This program is for learners who have a research topic with a major focus on justice and community in mind, as well as for those who would like to learn how to do research in a learner-centered environment. Learners will be exposed to research methods, ethnographic research, interviewing techniques, writing workshops, computer literacy, library workshops, historical and cultural timelines, educational technology, and the educational philosophy that supports this program. The faculty team will offer a special series of workshops to support the particular academic needs of first and second year participants.
Individual research will pay special attention to the relationship of reciprocal respect required in justice themes. Student researchers will pay special attention to the value of human relationships to the land, to work, to others and to the unknown. Research will be concentrated in cultural studies, human resource development, and ethnographic studies to include historical and political implications of encounters, cross-cultural communication, and to definitive themes of justice. We shall explore Native American perspectives and look at issues that are particularly relevant to indigenous people of the Americas.
In this program, learners’ individual projects will examine what it means to live in a pluralistic society at the beginning of the 21st century. Through each learner’s area of interest, we will look at a variety of cultural and historical perspectives and use them to help address issues connected to the program theme. The faculty are interested in providing an environment of collaboration where faculty and learners will identify topics of mutual interest and act as partners in the exploration of those topics.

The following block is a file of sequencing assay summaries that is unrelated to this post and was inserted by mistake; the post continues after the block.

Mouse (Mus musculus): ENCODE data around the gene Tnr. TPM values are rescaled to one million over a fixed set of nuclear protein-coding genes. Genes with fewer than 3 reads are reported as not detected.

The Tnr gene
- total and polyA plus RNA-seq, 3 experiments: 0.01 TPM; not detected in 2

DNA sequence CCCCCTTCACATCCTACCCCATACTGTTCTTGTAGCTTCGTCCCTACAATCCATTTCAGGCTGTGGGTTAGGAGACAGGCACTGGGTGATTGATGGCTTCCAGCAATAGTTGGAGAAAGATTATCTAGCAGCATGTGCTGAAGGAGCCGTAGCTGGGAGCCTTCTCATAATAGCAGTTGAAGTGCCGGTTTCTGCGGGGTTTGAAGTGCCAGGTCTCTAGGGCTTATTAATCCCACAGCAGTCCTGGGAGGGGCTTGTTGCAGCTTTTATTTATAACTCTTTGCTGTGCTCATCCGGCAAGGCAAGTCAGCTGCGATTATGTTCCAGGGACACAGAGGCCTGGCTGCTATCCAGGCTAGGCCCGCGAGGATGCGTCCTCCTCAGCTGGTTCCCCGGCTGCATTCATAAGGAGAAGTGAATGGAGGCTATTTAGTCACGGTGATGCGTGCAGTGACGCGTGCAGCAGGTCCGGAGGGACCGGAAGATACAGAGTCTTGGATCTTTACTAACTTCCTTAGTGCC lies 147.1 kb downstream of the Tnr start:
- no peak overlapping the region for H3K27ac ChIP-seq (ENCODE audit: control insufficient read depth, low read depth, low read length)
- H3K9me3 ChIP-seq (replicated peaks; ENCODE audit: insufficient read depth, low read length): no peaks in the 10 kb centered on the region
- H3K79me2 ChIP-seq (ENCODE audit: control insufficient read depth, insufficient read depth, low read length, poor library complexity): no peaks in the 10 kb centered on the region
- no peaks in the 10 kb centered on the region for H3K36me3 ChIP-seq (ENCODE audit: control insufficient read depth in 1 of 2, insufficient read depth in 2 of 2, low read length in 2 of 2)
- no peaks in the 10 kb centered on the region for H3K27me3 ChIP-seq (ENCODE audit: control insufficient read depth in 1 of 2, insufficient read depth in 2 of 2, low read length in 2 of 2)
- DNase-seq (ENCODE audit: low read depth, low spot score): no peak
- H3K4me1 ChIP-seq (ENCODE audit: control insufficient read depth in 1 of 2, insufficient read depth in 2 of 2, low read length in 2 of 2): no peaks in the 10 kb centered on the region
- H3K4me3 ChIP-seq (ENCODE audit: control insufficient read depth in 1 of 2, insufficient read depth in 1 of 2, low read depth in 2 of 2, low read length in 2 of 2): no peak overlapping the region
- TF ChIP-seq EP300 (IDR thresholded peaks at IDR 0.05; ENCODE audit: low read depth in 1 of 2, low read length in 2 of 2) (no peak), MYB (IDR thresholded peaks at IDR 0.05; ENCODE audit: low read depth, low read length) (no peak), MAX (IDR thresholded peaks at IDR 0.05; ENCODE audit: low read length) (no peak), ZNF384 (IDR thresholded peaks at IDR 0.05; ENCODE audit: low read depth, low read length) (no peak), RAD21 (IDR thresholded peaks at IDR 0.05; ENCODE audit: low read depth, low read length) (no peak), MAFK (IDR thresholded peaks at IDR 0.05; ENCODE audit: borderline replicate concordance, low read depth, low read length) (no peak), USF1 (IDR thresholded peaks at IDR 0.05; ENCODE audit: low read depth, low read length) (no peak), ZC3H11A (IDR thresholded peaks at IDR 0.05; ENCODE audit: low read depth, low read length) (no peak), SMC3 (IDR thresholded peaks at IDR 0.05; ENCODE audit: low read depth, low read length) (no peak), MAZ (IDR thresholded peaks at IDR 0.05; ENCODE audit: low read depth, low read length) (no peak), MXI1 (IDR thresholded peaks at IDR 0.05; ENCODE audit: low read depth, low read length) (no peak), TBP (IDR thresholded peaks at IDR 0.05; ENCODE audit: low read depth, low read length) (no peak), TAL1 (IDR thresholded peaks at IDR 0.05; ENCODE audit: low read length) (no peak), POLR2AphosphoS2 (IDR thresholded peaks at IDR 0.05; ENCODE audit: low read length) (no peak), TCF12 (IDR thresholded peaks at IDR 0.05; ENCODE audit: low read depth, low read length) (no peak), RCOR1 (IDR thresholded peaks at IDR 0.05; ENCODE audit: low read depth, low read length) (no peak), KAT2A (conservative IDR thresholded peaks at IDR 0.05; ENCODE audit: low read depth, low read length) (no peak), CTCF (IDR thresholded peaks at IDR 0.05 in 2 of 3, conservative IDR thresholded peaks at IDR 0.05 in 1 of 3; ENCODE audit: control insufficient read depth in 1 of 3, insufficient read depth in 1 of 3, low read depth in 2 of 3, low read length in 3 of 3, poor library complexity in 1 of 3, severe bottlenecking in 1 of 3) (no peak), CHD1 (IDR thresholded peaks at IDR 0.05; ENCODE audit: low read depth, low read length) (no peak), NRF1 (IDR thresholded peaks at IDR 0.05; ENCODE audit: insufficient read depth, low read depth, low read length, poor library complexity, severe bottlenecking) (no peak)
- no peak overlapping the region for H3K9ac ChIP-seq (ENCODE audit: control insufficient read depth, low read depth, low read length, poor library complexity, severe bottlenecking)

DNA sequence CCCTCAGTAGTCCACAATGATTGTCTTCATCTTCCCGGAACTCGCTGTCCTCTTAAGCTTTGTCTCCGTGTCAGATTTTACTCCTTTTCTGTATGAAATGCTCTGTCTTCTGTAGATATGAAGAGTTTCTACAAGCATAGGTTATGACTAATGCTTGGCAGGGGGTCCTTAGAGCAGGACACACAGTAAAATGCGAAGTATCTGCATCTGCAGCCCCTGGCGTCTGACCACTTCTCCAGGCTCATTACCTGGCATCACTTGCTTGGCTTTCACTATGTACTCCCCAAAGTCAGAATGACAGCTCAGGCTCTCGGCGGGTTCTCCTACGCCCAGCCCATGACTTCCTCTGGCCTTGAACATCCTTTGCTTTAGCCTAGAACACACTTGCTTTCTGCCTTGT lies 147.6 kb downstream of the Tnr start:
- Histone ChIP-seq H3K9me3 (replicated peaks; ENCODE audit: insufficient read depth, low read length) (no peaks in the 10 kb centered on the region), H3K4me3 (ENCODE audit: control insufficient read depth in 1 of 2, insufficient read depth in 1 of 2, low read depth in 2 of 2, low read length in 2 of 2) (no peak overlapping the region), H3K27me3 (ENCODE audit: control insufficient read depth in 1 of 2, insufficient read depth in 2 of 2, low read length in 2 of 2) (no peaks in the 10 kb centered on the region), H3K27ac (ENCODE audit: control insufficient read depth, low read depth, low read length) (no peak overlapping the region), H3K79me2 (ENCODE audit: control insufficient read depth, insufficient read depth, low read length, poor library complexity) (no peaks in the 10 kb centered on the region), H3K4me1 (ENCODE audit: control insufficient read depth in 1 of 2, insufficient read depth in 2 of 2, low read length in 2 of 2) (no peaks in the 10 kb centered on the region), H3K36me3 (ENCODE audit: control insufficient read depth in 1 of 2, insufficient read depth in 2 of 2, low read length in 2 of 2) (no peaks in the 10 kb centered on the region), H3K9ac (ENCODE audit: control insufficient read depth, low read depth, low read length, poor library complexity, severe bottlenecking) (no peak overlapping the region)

Yvonne Peterson will facilitate a joint Theory to Praxis workshop for with students from Laws/Policies of Indian Education and Indian Child Welfare to allow for common conversation, presentations, speakers, community service and outreach to Indian communities, student presentation of academic projects, and to build a shared academic community.
In fall quarter, participants will state research questions. In late fall and winter, individually and in small study groups, learners and faculty will develop the historical background for their chosen questions and do the integrative review of the literature and data collection. Ongoing workshops will allow participants to learn the skills for completing their projects. Late winter and into spring quarter, students will write conclusions, wrap up print/non-print projects, and prepare for a public presentation. The last part of spring will be entirely dedicated to presentations.
In keeping with Evergreen’s transfer policy, credit will not be awarded in physical education activities that are not accompanied by an academic component.